Gloucestershire Places of Worship

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St Swithin's (or All Saints) Church, Quinton
St Swithin's (or All Saints) Church,
Main Road,
Quinton, Gloucestershire.


This Church has (or had) a graveyard.

Note: any church within an urban environment may have had its graveyard closed after the Burial Act of 1853. Any new church built after that is unlikely to have had a graveyard at all.

Church History

This Place of Worship was founded in 1238, and we understand it is still open.

Kelly's Directory of 1923 describes Quinton as a village and civil parish, 2 miles east from Long Marston station on the Honeybourne and Stratford branch of the Great Western railway, 6 miles south-by-west from Stratford on Avon, 6 north-by-east from Chipping Campden and 34 north-east from Gloucester. The church of St Swithin is "a fine building of stone in the Norman and later styles, consisting of chancel, nave, aisles, north porch and a fine embattled western tower, with pinnacles and an octagonal spire 126 feet high, and containing a clock and 6 bells". There is an ancient altar tomb with recumbent effigy to Sir (Wm.) Clopton, d.1419, and an altar tomb of grey marble, with canopied brass effigy, to Joan, his widow, c.1430. There are other memorials to Anne (Burton), wife of Thomas Lingen, of Radbrook, d.1737, Thomas Lingen esq. d.1742, and several children. Sir Thomas Overbury kt. of Bourton on the Hill was buried here in 1680. The stained east window is a memorial to Louisa Corbett, d.1870. The registers date from 1547.

The settlement surrounding the Church is known as Lower Quinton, but the parish also contains the hamlets of Admington, 1½ miles south-east, Larkstoke, 3 miles south, and Upper Quinton, about half a mile to the south of Lower Quinton. It is now more often known as Upper and Lower Quinton, which helps to distinguish it from the larger village of Quinton, near Halesowen. The whole was transferred from Gloucestershire to Warwickshire in 1931, but remains in Gloucester Diocese.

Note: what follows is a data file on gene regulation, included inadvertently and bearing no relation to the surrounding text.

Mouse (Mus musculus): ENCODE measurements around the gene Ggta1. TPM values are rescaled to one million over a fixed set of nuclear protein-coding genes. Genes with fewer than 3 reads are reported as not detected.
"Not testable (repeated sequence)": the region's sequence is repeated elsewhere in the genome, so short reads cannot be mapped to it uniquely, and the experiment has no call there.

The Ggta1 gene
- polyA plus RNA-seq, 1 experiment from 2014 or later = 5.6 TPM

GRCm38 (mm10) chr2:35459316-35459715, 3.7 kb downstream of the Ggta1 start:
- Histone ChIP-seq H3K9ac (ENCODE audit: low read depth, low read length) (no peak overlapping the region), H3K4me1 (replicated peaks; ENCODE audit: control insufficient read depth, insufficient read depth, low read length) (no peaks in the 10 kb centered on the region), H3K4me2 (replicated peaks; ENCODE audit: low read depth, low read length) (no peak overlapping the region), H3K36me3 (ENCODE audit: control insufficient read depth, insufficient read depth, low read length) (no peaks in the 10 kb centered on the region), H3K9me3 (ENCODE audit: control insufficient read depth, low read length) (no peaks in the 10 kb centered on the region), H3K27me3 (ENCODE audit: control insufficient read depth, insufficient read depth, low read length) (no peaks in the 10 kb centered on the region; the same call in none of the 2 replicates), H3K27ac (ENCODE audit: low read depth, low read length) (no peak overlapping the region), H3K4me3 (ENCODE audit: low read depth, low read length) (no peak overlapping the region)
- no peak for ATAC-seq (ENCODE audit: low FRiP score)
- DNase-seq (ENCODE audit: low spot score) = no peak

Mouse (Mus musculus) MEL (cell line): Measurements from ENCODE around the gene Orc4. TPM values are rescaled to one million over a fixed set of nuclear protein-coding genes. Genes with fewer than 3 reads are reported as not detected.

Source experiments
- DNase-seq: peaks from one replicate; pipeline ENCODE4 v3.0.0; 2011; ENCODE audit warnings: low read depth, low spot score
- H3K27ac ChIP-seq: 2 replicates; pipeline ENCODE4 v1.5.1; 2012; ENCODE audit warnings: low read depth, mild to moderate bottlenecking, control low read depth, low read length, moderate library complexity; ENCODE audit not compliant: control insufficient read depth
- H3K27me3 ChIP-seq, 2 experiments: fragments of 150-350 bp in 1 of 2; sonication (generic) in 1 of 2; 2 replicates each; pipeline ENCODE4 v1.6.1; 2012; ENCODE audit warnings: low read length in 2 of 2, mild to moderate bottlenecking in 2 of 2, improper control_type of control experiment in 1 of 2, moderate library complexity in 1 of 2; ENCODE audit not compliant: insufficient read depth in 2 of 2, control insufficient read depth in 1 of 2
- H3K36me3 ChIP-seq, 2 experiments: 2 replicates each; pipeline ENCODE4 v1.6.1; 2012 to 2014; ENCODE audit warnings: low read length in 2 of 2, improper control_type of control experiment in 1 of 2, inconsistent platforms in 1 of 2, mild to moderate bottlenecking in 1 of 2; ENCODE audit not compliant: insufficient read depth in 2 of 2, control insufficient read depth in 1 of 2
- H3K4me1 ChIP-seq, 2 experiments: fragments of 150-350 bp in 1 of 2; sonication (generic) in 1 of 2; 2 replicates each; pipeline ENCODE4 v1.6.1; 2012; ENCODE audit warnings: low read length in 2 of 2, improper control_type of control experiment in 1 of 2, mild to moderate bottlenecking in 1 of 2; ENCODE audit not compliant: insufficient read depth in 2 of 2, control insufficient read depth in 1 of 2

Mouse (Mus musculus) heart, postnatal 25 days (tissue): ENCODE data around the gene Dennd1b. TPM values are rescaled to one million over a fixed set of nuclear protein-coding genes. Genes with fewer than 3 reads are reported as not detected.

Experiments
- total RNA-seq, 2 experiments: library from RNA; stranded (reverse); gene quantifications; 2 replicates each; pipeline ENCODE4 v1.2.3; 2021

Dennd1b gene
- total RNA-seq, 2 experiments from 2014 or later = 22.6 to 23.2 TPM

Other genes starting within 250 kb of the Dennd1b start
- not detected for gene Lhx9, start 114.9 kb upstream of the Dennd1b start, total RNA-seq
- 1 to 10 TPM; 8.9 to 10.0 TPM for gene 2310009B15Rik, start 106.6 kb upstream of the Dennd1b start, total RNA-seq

The date of the Church's consecration (1238) is as given in the history of St Swithin's on the South Warwickshire Benefice website. Note that on Old Maps of 1884-1885 the dedication is said to be to "All Saints or St Swithin".


Now or formerly Church of England.

If more than one congregation has worshipped here, or its congregation has united with others, in most cases this will record its original dedication.


This Church is located at OS grid reference SP1834847027. You can see this on various mapping systems. Note all links open in a new window:


I have found many websites of use whilst compiling the information for this database. Here are some which deserve mention as being of special interest for Quinton, and perhaps to Local History and Places of Worship as a whole.

The above links were selected and reviewed at the time I prepared the information, but please be aware their content may vary, or disappear entirely. These factors are outside my control.

Information last updated on 25 Nov 2018 at 16:30.

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Further Information

This site provides historical information about churches, other places of worship and cemeteries. It has no affiliation with the churches or congregations themselves, nor is it intended to provide a means to find places of worship in the present day.

Please also remember that whilst the above account may suggest that St Swithin's (or All Saints) Church remains open and accessible, this may not remain so.

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This Report was created 18 May 2022 - 00:08:17 BST from information held in the Gloucestershire section of the Places of Worship Database. This was last updated on 13 Oct 2021 at 14:13.

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